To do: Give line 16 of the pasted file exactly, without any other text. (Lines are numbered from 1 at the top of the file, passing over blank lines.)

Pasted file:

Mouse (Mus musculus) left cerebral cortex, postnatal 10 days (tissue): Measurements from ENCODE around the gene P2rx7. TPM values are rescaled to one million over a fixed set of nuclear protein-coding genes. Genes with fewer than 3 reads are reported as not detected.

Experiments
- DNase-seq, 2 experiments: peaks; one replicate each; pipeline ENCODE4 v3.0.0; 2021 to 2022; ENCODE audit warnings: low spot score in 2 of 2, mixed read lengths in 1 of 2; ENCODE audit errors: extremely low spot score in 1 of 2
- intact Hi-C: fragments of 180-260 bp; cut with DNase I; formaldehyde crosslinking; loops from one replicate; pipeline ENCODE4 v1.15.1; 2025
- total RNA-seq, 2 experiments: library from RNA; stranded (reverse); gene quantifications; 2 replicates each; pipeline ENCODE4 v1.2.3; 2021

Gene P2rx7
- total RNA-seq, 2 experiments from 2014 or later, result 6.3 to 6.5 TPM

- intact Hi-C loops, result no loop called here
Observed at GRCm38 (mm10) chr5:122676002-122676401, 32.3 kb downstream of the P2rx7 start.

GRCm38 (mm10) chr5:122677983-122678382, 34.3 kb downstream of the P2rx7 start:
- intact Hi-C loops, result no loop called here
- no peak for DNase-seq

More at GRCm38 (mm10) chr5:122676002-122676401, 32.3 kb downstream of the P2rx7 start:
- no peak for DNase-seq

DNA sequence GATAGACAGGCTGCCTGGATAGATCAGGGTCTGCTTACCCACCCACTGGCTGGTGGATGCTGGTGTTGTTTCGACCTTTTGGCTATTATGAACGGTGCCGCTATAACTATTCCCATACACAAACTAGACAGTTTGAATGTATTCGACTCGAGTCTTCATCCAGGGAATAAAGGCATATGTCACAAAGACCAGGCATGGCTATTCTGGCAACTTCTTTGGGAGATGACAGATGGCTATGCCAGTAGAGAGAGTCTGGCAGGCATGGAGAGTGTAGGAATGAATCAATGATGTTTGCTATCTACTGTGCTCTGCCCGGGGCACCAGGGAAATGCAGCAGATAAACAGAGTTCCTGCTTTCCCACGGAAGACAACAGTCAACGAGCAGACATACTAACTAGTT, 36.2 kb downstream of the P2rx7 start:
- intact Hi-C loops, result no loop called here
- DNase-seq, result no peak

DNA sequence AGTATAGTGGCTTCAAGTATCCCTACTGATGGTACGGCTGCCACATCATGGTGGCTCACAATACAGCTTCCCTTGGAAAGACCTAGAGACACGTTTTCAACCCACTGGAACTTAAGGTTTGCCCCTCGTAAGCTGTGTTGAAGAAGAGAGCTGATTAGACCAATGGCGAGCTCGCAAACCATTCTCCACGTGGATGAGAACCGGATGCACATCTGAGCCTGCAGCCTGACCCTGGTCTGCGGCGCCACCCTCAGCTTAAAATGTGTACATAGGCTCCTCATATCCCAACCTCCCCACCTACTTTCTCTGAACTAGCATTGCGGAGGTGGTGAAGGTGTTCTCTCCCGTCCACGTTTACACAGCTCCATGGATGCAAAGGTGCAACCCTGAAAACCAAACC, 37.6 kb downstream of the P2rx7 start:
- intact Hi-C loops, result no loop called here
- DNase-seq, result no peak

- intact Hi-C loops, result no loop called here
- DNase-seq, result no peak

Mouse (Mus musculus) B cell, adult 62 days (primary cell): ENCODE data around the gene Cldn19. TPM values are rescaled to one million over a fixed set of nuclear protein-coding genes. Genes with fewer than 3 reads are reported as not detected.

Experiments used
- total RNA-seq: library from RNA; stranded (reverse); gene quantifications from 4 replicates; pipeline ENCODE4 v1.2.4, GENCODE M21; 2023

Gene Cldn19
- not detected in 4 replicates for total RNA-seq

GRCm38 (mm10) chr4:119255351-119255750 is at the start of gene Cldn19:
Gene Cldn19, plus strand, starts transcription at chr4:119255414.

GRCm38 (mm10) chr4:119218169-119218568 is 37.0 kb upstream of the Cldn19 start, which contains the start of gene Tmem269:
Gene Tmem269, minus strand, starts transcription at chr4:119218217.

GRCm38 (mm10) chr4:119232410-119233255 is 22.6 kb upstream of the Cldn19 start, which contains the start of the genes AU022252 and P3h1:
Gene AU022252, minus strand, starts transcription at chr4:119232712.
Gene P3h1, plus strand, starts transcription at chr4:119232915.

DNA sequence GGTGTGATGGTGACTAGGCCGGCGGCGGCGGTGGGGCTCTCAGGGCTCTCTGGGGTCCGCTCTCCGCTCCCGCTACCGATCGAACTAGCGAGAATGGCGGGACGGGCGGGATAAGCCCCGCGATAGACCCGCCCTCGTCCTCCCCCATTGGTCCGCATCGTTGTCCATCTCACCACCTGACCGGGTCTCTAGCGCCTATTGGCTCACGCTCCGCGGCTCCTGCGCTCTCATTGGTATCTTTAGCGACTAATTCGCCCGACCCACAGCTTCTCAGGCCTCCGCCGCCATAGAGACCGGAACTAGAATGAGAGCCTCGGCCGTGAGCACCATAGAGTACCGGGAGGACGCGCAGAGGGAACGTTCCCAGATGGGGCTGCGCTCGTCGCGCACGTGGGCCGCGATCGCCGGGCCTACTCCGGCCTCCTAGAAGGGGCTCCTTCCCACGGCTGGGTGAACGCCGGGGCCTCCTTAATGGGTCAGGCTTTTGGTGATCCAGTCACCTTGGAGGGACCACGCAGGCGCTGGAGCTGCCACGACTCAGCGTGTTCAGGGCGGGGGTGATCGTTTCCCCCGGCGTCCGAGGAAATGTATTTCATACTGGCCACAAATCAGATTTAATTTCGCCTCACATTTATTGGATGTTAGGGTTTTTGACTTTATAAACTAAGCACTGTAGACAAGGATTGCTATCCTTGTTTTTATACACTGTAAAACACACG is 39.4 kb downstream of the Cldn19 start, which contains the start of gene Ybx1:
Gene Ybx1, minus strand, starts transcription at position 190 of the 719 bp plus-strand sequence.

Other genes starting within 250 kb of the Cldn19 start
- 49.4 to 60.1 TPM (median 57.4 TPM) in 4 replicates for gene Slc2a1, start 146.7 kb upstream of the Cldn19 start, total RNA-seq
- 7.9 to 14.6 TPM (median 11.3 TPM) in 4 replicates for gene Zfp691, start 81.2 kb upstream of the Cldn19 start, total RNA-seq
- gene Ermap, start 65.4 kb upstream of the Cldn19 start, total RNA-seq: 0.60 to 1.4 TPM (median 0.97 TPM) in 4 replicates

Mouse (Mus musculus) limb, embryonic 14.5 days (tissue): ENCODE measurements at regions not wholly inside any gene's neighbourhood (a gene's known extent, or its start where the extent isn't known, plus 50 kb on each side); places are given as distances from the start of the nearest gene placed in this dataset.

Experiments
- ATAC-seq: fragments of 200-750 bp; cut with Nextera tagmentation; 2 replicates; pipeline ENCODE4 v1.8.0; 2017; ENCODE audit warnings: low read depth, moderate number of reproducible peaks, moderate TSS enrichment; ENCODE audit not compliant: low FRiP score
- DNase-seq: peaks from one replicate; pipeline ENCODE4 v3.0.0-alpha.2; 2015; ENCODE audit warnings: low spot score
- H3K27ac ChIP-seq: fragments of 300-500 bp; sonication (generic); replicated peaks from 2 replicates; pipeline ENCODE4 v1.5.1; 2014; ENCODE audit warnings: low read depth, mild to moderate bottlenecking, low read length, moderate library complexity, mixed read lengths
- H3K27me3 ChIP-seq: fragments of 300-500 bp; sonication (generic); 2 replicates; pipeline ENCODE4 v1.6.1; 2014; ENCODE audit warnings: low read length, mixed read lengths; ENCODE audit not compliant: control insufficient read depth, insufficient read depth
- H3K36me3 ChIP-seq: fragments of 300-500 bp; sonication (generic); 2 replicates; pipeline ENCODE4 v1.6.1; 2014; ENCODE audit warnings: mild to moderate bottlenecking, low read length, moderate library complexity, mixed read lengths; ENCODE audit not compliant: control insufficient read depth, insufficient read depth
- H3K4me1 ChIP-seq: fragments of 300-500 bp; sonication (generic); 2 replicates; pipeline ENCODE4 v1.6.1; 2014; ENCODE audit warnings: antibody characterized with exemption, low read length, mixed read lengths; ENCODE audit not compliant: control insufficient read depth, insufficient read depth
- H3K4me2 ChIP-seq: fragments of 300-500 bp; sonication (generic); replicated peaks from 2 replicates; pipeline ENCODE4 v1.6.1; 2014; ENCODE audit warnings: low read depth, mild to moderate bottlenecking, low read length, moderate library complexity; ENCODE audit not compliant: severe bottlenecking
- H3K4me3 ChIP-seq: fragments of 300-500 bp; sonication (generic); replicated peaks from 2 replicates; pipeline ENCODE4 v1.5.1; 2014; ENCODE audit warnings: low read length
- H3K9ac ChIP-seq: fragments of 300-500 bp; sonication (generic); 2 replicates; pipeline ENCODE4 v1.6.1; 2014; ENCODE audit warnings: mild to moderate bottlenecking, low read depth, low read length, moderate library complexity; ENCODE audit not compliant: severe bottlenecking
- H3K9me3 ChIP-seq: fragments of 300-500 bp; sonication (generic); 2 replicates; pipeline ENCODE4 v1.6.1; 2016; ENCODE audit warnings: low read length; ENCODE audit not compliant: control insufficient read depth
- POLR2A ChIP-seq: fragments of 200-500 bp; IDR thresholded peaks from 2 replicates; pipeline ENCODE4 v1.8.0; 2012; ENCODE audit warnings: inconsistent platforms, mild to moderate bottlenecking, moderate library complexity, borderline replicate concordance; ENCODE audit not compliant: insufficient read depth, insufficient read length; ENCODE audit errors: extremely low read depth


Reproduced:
- intact Hi-C loops, result no loop called here